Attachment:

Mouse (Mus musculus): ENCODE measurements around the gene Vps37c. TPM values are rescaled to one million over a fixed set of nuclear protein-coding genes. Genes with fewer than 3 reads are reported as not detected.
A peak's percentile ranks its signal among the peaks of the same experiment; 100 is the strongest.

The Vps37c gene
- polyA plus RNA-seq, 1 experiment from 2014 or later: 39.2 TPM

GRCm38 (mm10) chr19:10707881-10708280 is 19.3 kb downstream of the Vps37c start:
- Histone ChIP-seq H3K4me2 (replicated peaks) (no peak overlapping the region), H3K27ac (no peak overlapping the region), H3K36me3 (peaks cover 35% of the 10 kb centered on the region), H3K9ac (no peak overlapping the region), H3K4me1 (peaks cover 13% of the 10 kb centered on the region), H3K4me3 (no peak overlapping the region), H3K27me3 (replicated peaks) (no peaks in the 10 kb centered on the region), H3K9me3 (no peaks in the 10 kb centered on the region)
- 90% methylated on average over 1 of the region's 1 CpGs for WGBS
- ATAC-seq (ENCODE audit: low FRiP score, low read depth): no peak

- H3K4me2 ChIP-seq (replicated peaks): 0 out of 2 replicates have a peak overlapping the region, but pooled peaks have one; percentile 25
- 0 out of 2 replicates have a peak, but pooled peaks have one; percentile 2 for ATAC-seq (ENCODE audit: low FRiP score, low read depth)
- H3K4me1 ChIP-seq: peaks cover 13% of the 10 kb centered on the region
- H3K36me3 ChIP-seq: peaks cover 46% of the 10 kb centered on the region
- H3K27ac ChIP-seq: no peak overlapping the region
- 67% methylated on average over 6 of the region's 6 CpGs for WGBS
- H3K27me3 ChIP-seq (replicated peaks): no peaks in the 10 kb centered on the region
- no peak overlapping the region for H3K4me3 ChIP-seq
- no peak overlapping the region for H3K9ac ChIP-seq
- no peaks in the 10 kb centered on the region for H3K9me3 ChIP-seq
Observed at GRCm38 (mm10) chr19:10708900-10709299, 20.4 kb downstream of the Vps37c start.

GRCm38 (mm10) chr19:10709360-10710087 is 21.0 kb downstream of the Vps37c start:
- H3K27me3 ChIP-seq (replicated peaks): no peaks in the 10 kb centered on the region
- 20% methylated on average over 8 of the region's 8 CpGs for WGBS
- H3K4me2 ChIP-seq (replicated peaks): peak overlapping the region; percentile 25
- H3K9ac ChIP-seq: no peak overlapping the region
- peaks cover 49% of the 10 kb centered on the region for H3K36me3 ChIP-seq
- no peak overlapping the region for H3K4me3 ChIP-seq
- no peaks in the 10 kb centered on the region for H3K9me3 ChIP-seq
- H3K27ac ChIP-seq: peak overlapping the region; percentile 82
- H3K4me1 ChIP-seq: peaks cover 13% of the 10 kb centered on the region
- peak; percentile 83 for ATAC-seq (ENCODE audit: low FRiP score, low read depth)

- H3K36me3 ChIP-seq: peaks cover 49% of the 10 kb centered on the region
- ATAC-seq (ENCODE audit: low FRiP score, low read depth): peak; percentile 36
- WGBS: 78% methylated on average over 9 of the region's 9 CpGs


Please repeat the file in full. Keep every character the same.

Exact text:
Mouse (Mus musculus): ENCODE measurements around the gene Vps37c. TPM values are rescaled to one million over a fixed set of nuclear protein-coding genes. Genes with fewer than 3 reads are reported as not detected.
A peak's percentile ranks its signal among the peaks of the same experiment; 100 is the strongest.

The Vps37c gene
- polyA plus RNA-seq, 1 experiment from 2014 or later: 39.2 TPM

GRCm38 (mm10) chr19:10707881-10708280 is 19.3 kb downstream of the Vps37c start:
- Histone ChIP-seq H3K4me2 (replicated peaks) (no peak overlapping the region), H3K27ac (no peak overlapping the region), H3K36me3 (peaks cover 35% of the 10 kb centered on the region), H3K9ac (no peak overlapping the region), H3K4me1 (peaks cover 13% of the 10 kb centered on the region), H3K4me3 (no peak overlapping the region), H3K27me3 (replicated peaks) (no peaks in the 10 kb centered on the region), H3K9me3 (no peaks in the 10 kb centered on the region)
- 90% methylated on average over 1 of the region's 1 CpGs for WGBS
- ATAC-seq (ENCODE audit: low FRiP score, low read depth): no peak

- H3K4me2 ChIP-seq (replicated peaks): 0 out of 2 replicates have a peak overlapping the region, but pooled peaks have one; percentile 25
- 0 out of 2 replicates have a peak, but pooled peaks have one; percentile 2 for ATAC-seq (ENCODE audit: low FRiP score, low read depth)
- H3K4me1 ChIP-seq: peaks cover 13% of the 10 kb centered on the region
- H3K36me3 ChIP-seq: peaks cover 46% of the 10 kb centered on the region
- H3K27ac ChIP-seq: no peak overlapping the region
- 67% methylated on average over 6 of the region's 6 CpGs for WGBS
- H3K27me3 ChIP-seq (replicated peaks): no peaks in the 10 kb centered on the region
- no peak overlapping the region for H3K4me3 ChIP-seq
- no peak overlapping the region for H3K9ac ChIP-seq
- no peaks in the 10 kb centered on the region for H3K9me3 ChIP-seq
Observed at GRCm38 (mm10) chr19:10708900-10709299, 20.4 kb downstream of the Vps37c start.

GRCm38 (mm10) chr19:10709360-10710087 is 21.0 kb downstream of the Vps37c start:
- H3K27me3 ChIP-seq (replicated peaks): no peaks in the 10 kb centered on the region
- 20% methylated on average over 8 of the region's 8 CpGs for WGBS
- H3K4me2 ChIP-seq (replicated peaks): peak overlapping the region; percentile 25
- H3K9ac ChIP-seq: no peak overlapping the region
- peaks cover 49% of the 10 kb centered on the region for H3K36me3 ChIP-seq
- no peak overlapping the region for H3K4me3 ChIP-seq
- no peaks in the 10 kb centered on the region for H3K9me3 ChIP-seq
- H3K27ac ChIP-seq: peak overlapping the region; percentile 82
- H3K4me1 ChIP-seq: peaks cover 13% of the 10 kb centered on the region
- peak; percentile 83 for ATAC-seq (ENCODE audit: low FRiP score, low read depth)

- H3K36me3 ChIP-seq: peaks cover 49% of the 10 kb centered on the region
- ATAC-seq (ENCODE audit: low FRiP score, low read depth): peak; percentile 36
- WGBS: 78% methylated on average over 9 of the region's 9 CpGs